As far as I understand, `insert_edge`

connects two nodes at array index x and y by adding them to `edges`

array.

I wouldn't call this "addding to `edges`

array", since the `edges`

array has a fixed length, and has an entry for each **node** (not for each **edge**).

The index of `edges`

identifies the "from" vertex of an edge, and the `y`

field of an `edgenode`

identifies the corresponding "to" vertex of that same edge.

For each vertex `x`

, this code maintains a linked list of edges (not `edges`

, but `edges[x]`

), which initially will be empty.

Let's do this for an example graph:

...which after initialisation is populated with its edges as follows:

```
insert_edge(g, 0, 1, true);
insert_edge(g, 0, 2, true);
insert_edge(g, 1, 2, true);
insert_edge(g, 2, 3, true);
insert_edge(g, 3, 4, true);
```

Let's see how this populates the `graph`

data structure. We start out with this state for `g`

(where I will assume `MAXV`

is 4 for this representation):

```
┌───────────┬────┬────┬────┬────┬────┐
g ─►│ edges │ - │ - │ - │ - │ - │
├───────────┼────┼────┼────┼────┼────┤
│ degree │ 0 │ 0 │ 0 │ 0 │ 0 │
├───────────┼────┼────┴────┴────┴────┘
│ nvertices │ 5 │
├───────────┼────┤
│ nedges │ 0 │
├───────────┼────┤
│ directed │true│
└───────────┴────┘
```

The hyphens represent `nullpointer`

values. I assume all this has been initialised properly.

Then `insert_edge(g, 0, 1, true)`

will create a `p`

node, which is allocated and initialised to this:

```
┌────────┬────┐
p ─►│ weight │ 0 │
├────────┼────┤
│ y │ 1 │
├────────┼────┤
│ next │ - │
└────────┴────┘
```

Notably the `next`

field is `nullptr`

, because that is the value found at `g->edges[0]`

.

Then the next statement `g->edges[x] = p`

makes the link, and after two counters have been incremented, the function has finished its job:

```
┌────────┬────┐
p ─►│ weight │ 0 │
├────────┼────┤
│ y │ 1 │
├────────┼────┤
┌─►│ next │ - │
│ └────────┴────┘
│
│
│
│
┌───────────┬──│─┬────┬────┬────┬────┐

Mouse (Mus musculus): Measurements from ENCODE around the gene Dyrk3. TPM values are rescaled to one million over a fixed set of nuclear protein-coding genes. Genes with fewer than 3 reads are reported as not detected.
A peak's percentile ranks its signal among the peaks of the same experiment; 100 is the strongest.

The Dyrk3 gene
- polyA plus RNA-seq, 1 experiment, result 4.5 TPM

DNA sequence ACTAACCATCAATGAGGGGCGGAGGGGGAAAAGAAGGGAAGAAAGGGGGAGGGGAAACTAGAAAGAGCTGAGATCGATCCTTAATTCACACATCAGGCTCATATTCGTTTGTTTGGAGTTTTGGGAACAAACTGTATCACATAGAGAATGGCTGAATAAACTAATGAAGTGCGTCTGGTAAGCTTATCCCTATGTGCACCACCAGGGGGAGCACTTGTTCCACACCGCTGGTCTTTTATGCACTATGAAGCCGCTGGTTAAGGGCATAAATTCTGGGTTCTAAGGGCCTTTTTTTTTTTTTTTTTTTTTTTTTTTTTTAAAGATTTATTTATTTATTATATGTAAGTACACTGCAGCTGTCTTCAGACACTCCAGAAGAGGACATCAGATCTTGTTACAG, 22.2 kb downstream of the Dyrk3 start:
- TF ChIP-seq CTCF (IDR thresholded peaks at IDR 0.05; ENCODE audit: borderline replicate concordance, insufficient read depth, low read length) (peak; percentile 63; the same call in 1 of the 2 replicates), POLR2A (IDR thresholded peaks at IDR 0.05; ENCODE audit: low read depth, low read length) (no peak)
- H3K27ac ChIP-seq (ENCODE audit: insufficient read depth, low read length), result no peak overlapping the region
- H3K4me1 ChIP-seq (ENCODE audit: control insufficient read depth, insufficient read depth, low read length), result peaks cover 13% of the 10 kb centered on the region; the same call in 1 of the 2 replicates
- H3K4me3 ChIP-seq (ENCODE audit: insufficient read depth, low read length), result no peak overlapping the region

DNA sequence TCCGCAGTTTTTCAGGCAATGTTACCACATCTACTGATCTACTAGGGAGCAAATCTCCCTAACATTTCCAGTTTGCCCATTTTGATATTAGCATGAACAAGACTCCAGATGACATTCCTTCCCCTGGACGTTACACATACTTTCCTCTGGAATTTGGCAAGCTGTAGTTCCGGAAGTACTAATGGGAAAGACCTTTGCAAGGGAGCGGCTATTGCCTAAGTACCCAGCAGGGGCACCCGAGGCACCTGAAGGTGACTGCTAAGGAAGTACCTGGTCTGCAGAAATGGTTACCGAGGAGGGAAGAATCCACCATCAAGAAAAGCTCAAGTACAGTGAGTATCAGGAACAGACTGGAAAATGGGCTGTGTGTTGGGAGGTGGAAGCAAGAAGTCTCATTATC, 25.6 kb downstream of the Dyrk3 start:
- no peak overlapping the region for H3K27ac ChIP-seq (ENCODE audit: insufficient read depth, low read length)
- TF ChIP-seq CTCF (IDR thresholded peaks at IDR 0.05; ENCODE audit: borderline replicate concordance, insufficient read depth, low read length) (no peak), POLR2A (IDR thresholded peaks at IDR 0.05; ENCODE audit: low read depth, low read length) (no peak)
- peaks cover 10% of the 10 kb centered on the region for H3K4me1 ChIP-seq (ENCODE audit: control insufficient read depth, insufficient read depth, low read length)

g ─►│ edges │ ┴ │ - │ - │ - │ - │
├───────────┼────┼────┼────┼────┼────┤
│ degree │ 1 │ 0 │ 0 │ 0 │ 0 │
├───────────┼────┼────┴────┴────┴────┘
│ nvertices │ 5 │
├───────────┼────┤
│ nedges │ 1 │
├───────────┼────┤
│ directed │true│
└───────────┴────┘
```

Now we get to the more interesting one: `insert_edge(g, 0, 2, true);`

. Again `p`

is pointed to a new `edgenode`

, but this time `g->edges[0]`

is not `nullptr`

and so `p->next`

will get to point to the previously added `edgenode`

. After `insert_edge`

finishes we get this:

```
┌────────┬────┐ ┌────────┬────┐
p ─►│ weight │ 0 │ │ weight │ 0 │
├────────┼────┤ ├────────┼────┤
│ y │ 2 │ │ y │ 1 │
├────────┼────┤ ├────────┼────┤
┌─►│ next │ ────►│ next │ - │
│ └────────┴────┘ └────────┴────┘
│
│
│
│
┌───────────┬──│─┬────┬────┬────┬────┐
g ─►│ edges │ ┴ │ - │ - │ - │ - │
├───────────┼────┼────┼────┼────┼────┤
│ degree │ 2 │ 0 │ 0 │ 0 │ 0 │
├───────────┼────┼────┴────┴────┴────┘
│ nvertices │ 5 │
├───────────┼────┤
│ nedges │ 2 │
├───────────┼────┤
│ directed │true│
└───────────┴────┘
```

And so it continues for the other edges: every time the new `edgenode`

is prepended to a linked list of which the head pointer is stored in the `edges`

array. We have 5 linked lists: one for each vertex.

Here is the end result for the above example:

```
┌────────┬────┐ ┌────────┬────┐
│ weight │ 0 │ │ weight │ 0 │
├────────┼────┤ ├────────┼────┤
│ y │ 2 │ │ y │ 1 │
├────────┼────┤ ├────────┼────┤
┌─►│ next │ ────►│ next │ - │
│ └────────┴────┘ └────────┴────┘
│ ┌────────┬────┐ ┌────────┬────┐
│ │ weight │ 0 │ │ weight │ 0 │
│ ├────────┼────┤ ├────────┼────┤
│ │ y │ 4 │ │ y │ 2 │
│ ├────────┼────┤ ├────────┼────┤
│ ┌─►│ next │ ────►│ next │ - │
│ │ └────────┴────┘ └────────┴────┘
│ │ ┌────────┬────┐
│ │ │ weight │ 0 │
│ │ ├────────┼────┤
│ │ │ y │ 3 │
│ │ ├────────┼────┤
│ │ ┌─►│ next │ - │
│ │ │ └────────┴────┘
│ │ │ ┌────────┬────┐
│ │ │ │ weight │ 0 │
│ │ │ ├────────┼────┤
│ │ │ │ y │ 4 │
│ │ │ ├────────┼────┤
│ │ │ ┌─►│ next │ - │
│ │ │ │ └────────┴────┘
┌───────────┬──│─┬──│─┬──│─┬──│─┬────┐
g ─►│ edges │ ┴ │ ┴ │ ┴ │ ┴ │ - │
├───────────┼────┼────┼────┼────┼────┤
│ degree │ 2 │ 2 │ 1 │ 1 │ 0 │
├───────────┼────┼────┴────┴────┴────┘
│ nvertices │ 5 │
├───────────┼────┤
│ nedges │ 6 │
├───────────┼────┤
│ directed │true│
└───────────┴────┘
```

Hope this clarifies it.

`x`

and`y`

nodes IMO, this implementation looks strange to me. I tried to replicate it in Java, but all these points confused me.`edges`

is a linked list. That part is just prepending to that list.`.next`

is actually the next edge in the linked list of edges. (Separately, I think`x`

is implied somehow. Maybe this linked list is converted to an array later and`x`

is implied from the array index?)`transpose`

that`x`

is implied from how deep into the linked list the edge is.`edges`

isnota linked list: it is a (fixed size) array. There are linked lists at a deeper level:`edges[0]`

,`edges[1]`

, ... are linked lists (i.e. pointers to the first nodes of those lists), and new`edgenode`

nodes are prepended to those lists, meaning that the head is always the newest added node and thus`edges[x]`

needs to be updated at each insertion.2more comments